Meet my main character - Flora McPhairson from The Lost Orchid

Good morning to you. This week’s post is a little different. It’s all part of the Meet My Main Character historical fiction writers’ blog hop. I've been tagged by the multi-talented Nancy Jardine, who writes thrilling historical romantic adventure and engaging contemporary romantic fiction. Her novels have been published by The Wild Rose Press and Crooked Cat. Her newest main character, the intriguing Aran Bruce, is spotlighted here.

I thought I’d introduce the lead character from the The Lost Orchid, a Gothic-inspired mystery set at the height of orchid fever in the late 19th century. Botanical history has always fascinated me, especially the crazy exploits of Scottish plant collectors, whose intrepid expeditions defy belief. It was such an intriguing subject, that the research nearly took over, but the book is now out, thanks to Bluewood Publishing, in print and digital.

1) What is the name of your character? Is he/she fictional or a historic person?
Let me introduce the young heroine ... Flora McPhairson. She is fiction, although the uncle to whom she turns in a moment of dire need, John ‘Mac’ Telfer McPhairson, is inspired by an extraordinary hybridist called John Dominy. In fact, ‘Mac’ is rather a hybrid himself. In the story, he is a veteran plant collector, one of the many bold Scots who scoured the Empire for rare breeds to satisfy the botanical cravings of society. 

He retires from the field and sets up a plant nursery. This is where fact and fiction merge, for his business in leafy Warwickshire, is based on the life work of John Dominy, a mild-mannered horticultural wizard employed by the Veitch family (famous for their seeds, if the name rings a bell). He pioneered a way to hybridise orchids, not only saving many species from extinction, but opening up the world of orchids to every class.
2) When and where is the story set?

I do tire of London-centric stories, I have to admit, and always relish new tales set in different locales, familiar or otherwise. When I was researching ‘orchidelirium’, the society passion for orchids that prevailed in the mid- to late 1880s, I chose 1885, for that was when things in the hothouses were really hotting up. As for the location, I was walking my dogs at Guy’s Cliffe, a well-known beauty spot overlooked by a ruined 18th-century mansion, and was struck by its haunting atmosphere. And when I say haunting, yes, there are stories of several ghosts who make an appearance from time to time. All the other settings are based on where I live (and walk the dogs, of course!), including Kenilworth, Leamington Spa, Warwick, Leek Wootton and Stoneleigh.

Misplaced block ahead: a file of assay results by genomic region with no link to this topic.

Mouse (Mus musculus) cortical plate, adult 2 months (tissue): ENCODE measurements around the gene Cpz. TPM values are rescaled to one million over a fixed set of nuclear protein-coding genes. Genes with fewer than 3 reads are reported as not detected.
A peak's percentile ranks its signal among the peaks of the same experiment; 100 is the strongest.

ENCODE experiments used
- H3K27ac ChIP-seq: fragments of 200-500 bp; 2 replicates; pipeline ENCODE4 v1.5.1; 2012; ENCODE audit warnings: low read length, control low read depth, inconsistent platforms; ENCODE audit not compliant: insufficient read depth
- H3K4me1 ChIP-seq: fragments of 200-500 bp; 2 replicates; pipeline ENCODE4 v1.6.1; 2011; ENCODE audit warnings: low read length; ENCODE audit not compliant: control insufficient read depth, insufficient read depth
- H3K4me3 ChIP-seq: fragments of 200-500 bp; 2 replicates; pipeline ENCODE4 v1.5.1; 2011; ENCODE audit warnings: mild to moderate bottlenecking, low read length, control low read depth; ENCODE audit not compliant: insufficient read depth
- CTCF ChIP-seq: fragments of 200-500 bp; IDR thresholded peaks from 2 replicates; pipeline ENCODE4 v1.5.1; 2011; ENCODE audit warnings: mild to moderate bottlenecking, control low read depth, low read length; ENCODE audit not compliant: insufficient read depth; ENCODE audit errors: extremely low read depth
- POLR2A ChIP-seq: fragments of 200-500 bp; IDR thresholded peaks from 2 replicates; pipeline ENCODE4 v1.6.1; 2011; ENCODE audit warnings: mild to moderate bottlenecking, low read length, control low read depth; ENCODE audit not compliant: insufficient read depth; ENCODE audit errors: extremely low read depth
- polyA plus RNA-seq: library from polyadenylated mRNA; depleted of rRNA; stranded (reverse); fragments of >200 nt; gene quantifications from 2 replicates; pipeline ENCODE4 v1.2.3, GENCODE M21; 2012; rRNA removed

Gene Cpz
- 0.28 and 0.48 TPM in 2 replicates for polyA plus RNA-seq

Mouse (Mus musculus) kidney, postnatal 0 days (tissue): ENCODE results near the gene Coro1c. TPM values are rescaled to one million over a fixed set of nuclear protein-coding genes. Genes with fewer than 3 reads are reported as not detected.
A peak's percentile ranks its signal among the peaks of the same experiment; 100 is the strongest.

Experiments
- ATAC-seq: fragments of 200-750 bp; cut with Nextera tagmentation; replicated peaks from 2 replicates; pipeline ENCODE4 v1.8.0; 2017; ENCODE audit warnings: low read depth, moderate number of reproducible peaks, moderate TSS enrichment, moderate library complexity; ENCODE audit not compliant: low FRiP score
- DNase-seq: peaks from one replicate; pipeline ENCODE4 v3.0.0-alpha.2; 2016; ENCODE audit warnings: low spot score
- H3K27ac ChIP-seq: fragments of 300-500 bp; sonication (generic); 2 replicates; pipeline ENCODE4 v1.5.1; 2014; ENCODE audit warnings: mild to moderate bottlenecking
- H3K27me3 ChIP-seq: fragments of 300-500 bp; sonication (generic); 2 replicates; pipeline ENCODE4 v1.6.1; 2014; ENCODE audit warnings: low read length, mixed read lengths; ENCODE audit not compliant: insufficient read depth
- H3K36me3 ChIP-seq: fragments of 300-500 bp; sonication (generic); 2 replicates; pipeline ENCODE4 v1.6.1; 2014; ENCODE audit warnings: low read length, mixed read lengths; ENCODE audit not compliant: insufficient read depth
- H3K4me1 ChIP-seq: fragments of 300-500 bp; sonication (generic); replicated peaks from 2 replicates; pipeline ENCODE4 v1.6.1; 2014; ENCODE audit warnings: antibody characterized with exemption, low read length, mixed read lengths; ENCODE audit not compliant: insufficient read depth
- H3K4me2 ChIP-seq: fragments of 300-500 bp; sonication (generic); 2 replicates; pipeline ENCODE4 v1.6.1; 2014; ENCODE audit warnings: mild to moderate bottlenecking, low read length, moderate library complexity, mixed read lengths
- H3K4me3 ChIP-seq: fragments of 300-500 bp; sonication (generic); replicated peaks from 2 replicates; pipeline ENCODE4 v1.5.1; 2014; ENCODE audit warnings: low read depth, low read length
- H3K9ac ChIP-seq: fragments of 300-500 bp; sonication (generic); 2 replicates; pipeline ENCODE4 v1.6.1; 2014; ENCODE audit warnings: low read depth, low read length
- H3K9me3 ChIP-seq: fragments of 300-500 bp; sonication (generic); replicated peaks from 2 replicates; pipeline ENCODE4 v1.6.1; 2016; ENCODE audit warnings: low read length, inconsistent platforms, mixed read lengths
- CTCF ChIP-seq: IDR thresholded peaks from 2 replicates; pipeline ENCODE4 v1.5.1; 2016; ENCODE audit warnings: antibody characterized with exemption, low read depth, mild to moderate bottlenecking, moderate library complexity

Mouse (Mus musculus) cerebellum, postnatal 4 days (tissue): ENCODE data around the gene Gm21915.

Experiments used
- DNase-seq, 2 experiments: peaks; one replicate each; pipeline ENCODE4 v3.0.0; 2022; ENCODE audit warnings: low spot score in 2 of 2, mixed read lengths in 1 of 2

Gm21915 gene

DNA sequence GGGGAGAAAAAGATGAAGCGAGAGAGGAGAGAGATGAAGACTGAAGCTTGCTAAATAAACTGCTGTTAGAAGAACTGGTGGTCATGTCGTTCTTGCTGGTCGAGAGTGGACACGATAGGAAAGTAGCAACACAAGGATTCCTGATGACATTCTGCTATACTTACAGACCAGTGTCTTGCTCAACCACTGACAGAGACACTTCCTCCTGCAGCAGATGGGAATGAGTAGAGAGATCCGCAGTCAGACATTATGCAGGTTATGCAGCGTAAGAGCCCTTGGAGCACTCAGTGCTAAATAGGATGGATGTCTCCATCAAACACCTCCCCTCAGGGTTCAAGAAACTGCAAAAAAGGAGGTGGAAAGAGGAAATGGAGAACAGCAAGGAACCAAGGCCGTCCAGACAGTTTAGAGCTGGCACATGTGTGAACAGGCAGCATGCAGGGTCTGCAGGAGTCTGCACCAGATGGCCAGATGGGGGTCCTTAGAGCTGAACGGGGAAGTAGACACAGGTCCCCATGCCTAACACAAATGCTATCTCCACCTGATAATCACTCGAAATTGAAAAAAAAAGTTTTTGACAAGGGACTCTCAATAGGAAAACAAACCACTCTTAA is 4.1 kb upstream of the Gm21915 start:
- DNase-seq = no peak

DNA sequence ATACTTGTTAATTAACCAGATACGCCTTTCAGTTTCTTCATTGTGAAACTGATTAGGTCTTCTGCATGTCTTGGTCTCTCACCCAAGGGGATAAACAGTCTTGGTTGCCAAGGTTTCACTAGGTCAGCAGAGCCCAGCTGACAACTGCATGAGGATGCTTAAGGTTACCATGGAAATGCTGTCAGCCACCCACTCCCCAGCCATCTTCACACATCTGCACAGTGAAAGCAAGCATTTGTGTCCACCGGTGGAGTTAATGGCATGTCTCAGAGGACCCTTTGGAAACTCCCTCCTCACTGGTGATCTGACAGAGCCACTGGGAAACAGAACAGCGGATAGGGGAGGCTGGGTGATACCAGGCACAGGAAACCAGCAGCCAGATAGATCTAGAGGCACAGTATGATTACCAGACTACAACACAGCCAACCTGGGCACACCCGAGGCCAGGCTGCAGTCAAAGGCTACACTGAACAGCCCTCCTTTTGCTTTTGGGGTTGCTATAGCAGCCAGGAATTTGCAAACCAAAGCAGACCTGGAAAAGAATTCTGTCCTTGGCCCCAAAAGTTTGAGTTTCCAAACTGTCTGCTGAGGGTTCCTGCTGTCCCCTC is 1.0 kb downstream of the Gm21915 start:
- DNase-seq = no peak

3) What should we know about him/her?
Flora is an intelligent, forward-thinking young woman who made one bad mistake and teeters on social disgrace. Rescued by her uncle, she reinvents herself and becomes an even more determined character. As events progress, she realises she has much more to offer society than simply working in an flower shop.

4) What is the main conflict? What messes up his/her life?
At first, we think it’s Flora’s struggle to get her life in order, but it soon emerges that her beloved uncle’s business is in jeopardy. His orchid nursery has become the object of a mysterious dirty tricks campaign. His professional reputation is at stake – and their livelihood. It becomes a hotbed of intrigue, with evil lurking in every shrubbery. As things turn sinister, she is obliged to seek assistance from the dashing, but ambiguous, William Carter, a newspaper reporter, who is investigating the story. They are drawn to one another and work well together, despite their clashing temperaments.

5) What is the personal goal of the character?
Initially, Flora struggles to find her way after being seduced and abandoned. However, as she becomes reacquainted with her uncle, grateful for the sanctuary he offers, she realises she is not alone. She turns her not inconsiderable talent into rescuing him in return, with little thought to her own safety.

6) Can we read more about it?
There’s a small website based on the The Lost Orchid, with stories about mad orchid hunters, orchid fanatics (including Charles Darwin) and more about the Warwickshire locations.

Truth be told, I became addicted to orchids myself and set up Orchidmania, a blog about the astonishing history and culture of this species. I post about once a week – and some of the stories beggar belief.

7) Where can we get a copy?
The Lost Orchid is released by Bluewood Publishing, and is available in print and digital on Amazon and Smashwords, Barnes and Noble, Apple and most other e-book or online stores.

And now it’s my turn to tag for next Monday, 16 June
I have two very different names and historical settings to whet your palate.

First is fellow Crooked Cat writer Tim Taylor, whose novel, Zeus of Ithome is a stunning historical novel, weaving the lives of fictional characters around real events – in this case, the struggle of the ancient Messenian people to free themselves from three centuries of slavery under the Spartans. 

I’m going Transatlantic for my next tag. I’d like to pass the second baton to Bluewood writer Dale Day, author of a sweeping historical saga of Father Serra and the founding of California. Dale is a man for research and he’s visited all the sites mentioned in the first of the series, 'The Sailor and Carpenter' as well as all 21 missions in California.

By Pamela Kelt


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